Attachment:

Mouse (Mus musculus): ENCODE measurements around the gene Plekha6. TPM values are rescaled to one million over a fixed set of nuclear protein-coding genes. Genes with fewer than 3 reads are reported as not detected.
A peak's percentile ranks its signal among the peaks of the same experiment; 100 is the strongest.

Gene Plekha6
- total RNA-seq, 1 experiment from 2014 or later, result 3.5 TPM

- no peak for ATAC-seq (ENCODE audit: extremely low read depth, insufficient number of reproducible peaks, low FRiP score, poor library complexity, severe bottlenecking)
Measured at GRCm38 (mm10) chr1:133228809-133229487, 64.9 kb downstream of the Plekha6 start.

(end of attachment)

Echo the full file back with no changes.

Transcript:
Mouse (Mus musculus): ENCODE measurements around the gene Plekha6. TPM values are rescaled to one million over a fixed set of nuclear protein-coding genes. Genes with fewer than 3 reads are reported as not detected.
A peak's percentile ranks its signal among the peaks of the same experiment; 100 is the strongest.

Gene Plekha6
- total RNA-seq, 1 experiment from 2014 or later, result 3.5 TPM

- no peak for ATAC-seq (ENCODE audit: extremely low read depth, insufficient number of reproducible peaks, low FRiP score, poor library complexity, severe bottlenecking)
Measured at GRCm38 (mm10) chr1:133228809-133229487, 64.9 kb downstream of the Plekha6 start.